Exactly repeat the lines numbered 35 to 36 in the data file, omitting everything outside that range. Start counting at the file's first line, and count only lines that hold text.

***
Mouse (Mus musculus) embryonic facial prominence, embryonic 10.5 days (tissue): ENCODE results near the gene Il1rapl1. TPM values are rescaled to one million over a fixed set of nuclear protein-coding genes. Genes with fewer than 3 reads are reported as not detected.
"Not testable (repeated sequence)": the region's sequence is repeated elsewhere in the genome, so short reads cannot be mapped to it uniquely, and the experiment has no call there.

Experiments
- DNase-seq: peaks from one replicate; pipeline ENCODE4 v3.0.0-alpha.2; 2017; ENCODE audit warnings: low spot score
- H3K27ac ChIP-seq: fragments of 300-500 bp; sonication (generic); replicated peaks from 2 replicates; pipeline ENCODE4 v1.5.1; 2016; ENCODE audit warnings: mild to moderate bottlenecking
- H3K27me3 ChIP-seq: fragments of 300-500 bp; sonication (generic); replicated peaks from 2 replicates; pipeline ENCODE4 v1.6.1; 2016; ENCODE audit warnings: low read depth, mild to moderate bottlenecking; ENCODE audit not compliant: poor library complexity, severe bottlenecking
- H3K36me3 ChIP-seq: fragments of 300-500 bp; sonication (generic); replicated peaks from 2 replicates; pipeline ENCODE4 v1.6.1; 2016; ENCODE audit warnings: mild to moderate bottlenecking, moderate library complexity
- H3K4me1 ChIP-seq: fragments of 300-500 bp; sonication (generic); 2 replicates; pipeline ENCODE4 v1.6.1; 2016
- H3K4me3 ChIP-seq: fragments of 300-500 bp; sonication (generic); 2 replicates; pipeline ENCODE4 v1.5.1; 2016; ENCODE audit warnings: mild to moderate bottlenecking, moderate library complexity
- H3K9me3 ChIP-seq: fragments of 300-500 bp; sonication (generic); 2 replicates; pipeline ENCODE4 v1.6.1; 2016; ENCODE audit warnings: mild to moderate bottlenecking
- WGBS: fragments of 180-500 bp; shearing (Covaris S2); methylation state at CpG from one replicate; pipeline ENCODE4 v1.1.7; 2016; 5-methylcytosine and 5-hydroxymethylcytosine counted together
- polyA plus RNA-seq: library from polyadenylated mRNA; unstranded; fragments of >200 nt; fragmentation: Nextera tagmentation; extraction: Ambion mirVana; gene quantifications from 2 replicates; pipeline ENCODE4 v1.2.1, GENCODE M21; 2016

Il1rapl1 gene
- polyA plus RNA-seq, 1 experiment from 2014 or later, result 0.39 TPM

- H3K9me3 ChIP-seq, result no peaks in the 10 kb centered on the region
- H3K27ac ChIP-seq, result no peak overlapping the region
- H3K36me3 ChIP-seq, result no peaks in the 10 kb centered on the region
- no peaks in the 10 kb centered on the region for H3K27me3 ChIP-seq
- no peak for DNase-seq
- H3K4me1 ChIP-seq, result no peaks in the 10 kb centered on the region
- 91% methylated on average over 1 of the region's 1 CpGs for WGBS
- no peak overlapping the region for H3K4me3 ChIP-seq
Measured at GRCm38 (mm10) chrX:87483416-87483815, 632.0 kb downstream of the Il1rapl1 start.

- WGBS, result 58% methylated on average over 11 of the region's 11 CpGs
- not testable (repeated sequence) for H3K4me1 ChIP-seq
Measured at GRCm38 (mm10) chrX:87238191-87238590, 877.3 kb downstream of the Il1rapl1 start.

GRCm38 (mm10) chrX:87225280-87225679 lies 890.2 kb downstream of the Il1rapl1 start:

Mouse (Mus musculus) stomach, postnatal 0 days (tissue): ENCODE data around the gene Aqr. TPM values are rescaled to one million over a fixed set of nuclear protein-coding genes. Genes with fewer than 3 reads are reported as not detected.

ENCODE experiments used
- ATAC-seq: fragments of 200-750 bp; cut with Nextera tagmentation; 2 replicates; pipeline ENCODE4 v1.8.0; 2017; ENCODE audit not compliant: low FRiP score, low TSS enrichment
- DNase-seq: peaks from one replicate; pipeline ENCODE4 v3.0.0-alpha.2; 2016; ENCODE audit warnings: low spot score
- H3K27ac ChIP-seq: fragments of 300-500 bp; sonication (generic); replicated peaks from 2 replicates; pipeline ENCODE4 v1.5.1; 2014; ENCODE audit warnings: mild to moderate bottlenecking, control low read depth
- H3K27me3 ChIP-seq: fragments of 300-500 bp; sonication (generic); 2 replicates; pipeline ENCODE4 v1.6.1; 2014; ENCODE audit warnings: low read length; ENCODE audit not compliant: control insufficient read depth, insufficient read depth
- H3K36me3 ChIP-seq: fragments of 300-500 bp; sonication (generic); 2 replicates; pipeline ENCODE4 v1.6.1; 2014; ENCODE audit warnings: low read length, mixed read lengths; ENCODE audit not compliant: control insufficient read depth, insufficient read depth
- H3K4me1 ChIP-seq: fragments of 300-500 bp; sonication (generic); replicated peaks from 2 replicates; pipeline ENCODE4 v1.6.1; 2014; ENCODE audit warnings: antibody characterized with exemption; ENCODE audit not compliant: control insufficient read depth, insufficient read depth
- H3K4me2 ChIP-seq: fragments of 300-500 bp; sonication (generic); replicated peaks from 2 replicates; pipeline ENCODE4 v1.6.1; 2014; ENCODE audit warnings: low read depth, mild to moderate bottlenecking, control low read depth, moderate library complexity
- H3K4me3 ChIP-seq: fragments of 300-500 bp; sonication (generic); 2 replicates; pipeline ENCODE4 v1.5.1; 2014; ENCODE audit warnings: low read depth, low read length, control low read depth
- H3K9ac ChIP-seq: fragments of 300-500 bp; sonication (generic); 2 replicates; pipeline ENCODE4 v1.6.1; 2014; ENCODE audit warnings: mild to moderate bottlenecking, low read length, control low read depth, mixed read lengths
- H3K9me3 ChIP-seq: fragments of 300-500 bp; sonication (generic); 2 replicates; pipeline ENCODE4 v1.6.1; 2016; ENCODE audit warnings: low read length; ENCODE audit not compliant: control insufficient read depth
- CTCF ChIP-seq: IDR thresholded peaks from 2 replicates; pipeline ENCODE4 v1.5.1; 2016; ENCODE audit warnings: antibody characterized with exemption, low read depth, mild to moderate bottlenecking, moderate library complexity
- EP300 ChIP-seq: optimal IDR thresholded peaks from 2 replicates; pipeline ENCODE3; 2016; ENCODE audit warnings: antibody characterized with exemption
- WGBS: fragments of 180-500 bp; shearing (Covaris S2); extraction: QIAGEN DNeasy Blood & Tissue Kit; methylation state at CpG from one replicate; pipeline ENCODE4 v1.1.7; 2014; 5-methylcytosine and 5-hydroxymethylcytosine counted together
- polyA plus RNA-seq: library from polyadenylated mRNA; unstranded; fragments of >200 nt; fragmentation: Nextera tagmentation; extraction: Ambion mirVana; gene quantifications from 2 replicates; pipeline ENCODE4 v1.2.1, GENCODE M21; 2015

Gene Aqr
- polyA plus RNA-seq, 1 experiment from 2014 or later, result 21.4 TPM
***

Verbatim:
- H3K4me1 ChIP-seq: fragments of 300-500 bp; sonication (generic); replicated peaks from 2 replicates; pipeline ENCODE4 v1.6.1; 2014; ENCODE audit warnings: antibody characterized with exemption; ENCODE audit not compliant: control insufficient read depth, insufficient read depth
- H3K4me2 ChIP-seq: fragments of 300-500 bp; sonication (generic); replicated peaks from 2 replicates; pipeline ENCODE4 v1.6.1; 2014; ENCODE audit warnings: low read depth, mild to moderate bottlenecking, control low read depth, moderate library complexity